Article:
The 8th player: your sideline presence.

By Pete Carr

2014 – The year when the Seattle Seahawks claimed their first ever Super Bowl title.  Their road hasn’t been easy, however through their dedicated fans they had an edge over anyone who stepped into their home stadium.  This year they set a record with a 137.6 decibel reading causing a minor earth quake.  In 1984, the Seahawks retired the number #12 from their jersey and created a flag with that number on it, representing their die hard fans whom constantly produced the loudest noise to any away team traveling in.   Through their fans, the Seahawks could be huge on D, make spectacular plays on offense and put their opponents on their heels. The Seahawks attribute a good deal of their success to their huge fan base and how the 12th man impacts their team.

We can draw this same parallel to ultimate. While most teams have anywhere between 20-27 players on them, there are only 7 players on the field at a time.  Many of those other individuals are either resting, chatting, or intently watching the game unfold on the field. Many realize that making up-calls and cheering for your teammate can positively impact the game for your team, however this is much easier said than done. I know for Drag’n Thrust, we strive to always be positive, and always spread encouragement while our players are on the field. After a few breaks are let off, it can be difficult to continue and push through the rough patches, providing inspirational cheer and hoping to save a few players from spiraling out mentally.  It’s easy to be positive when heads are up, however the challenge comes when you’re down and just grinding to get out.  The importance of that 8th player is something that no one can understate.

Photo by Jolie J Lang - UltiPhotos.com

Photo by Jolie J Lang – UltiPhotos.com

A psychology experiment by Lysann Damisch of University of Cologne in Germany found that positive encouragement improved performance of tasks. The study had participants work through a set of tasks. Those who were told “good luck” finished the task in 3 minutes, while the rest finished in 5 minutes, on average.  The main conclusion of the study was the idea that injecting confidence into the participant leads to higher performance.  Through sideline presence we do this for our team. There is nothing better than having no doubt in your mind that your team is 100% behind you as you bust your butt on the field, hearing cheers as you work hard on the mark or streak deep to contest a huck.

Your entire sideline is one player, one mind, with one goal – to help facilitate positive reinforcement to the players on the field with the realization that not everything will always work out perfectly.   There are times when things just aren’t going to go your way. It’s at that moment that you need to dig deep and focus on helping your teammates realize that you have their backs.

How to best work as an 8 player unit.
While there is no perfect system, here are a few key things that you can start (or continue) to focus on.

– Positive Reinforcement:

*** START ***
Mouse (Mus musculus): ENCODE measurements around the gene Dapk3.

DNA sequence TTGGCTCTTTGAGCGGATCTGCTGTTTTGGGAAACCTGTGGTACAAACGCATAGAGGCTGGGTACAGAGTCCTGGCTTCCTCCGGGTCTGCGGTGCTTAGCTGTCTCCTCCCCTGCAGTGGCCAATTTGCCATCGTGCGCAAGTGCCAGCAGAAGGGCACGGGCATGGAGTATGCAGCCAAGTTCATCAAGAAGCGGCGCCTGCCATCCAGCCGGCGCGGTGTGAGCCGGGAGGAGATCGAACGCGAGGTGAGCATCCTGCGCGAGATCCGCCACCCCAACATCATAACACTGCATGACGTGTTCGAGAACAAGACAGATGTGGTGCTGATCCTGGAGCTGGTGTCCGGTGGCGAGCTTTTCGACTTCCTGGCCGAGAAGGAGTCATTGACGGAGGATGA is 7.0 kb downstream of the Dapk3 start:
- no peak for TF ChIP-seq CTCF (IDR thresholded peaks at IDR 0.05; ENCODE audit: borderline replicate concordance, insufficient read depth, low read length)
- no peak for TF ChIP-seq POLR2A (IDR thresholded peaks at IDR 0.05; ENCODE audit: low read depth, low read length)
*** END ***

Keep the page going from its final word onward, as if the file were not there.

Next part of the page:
You’re on the O-Line about to receive the disc in a game with no breaks. A teammate comes over and fires you up building your confidence as you stand on the line waiting for the pull.  This type of positive reinforcement is exactly what the above study talks about.  There are teams that are quite nervous sitting at a 12-12 point, while good teams are confident and prepared not only individually but collectively as a team through positive reinforcement.

– Up Calls:
A simple but easy one to start with. This works best when you’re able to spread the sideline and have various sideline players communicate over different parts of the field.  Having someone near the handler yelling “UP” when a huck goes off, often does not help a down field defender (or offender) as they simply can’t hear the call.  By spreading the length of the field you’re able to better notify your  teammates of what’s happening near the disc.

– Mark Calls:
Similar to Up Calls, however directly communicated to the mark.  By doing this you help the mark take specific throws away and  can help them realize a bit more what’s developing downfield without them having to look around.  This is best done by someone who is behind the thrower and can see the full field (staring at the defender mark).

– Celebration:
When your team scores and you’re on the sideline, you’d better be running into that end zone to cheer on your team. While some scores are glorious defensive points, and some are cookie cutter offensive points, they both have just helped your team get one step closer to victory.  Being in the end zone after that point is scored, regardless of how it was scored, not only reinforces confidence in those that were on the field, but those that were off are energized with that excitement which is now shared.

– Communication:
Having a handful of players on the sideline talk with individuals and cheer them on during tough points really helps those on the field overcome the mental battles they may be having.  Along with positively reinforcing your teammates, you’ll be able to talk them through where the disc is on the field.

The main goal is to remain positive.

 

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